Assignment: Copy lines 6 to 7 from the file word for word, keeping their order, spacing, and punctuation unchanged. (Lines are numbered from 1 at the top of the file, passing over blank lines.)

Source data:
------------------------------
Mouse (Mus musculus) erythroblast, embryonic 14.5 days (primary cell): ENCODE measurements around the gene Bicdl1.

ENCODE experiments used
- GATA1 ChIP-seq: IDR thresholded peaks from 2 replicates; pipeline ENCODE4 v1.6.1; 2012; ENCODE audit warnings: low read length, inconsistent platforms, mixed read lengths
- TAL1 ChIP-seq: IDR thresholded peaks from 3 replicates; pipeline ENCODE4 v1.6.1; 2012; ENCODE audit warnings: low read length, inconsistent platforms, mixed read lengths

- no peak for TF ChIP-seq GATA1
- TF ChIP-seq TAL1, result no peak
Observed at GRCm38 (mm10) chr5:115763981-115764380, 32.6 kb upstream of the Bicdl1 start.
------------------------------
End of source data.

- TF ChIP-seq TAL1, result no peak
Observed at GRCm38 (mm10) chr5:115763981-115764380, 32.6 kb upstream of the Bicdl1 start.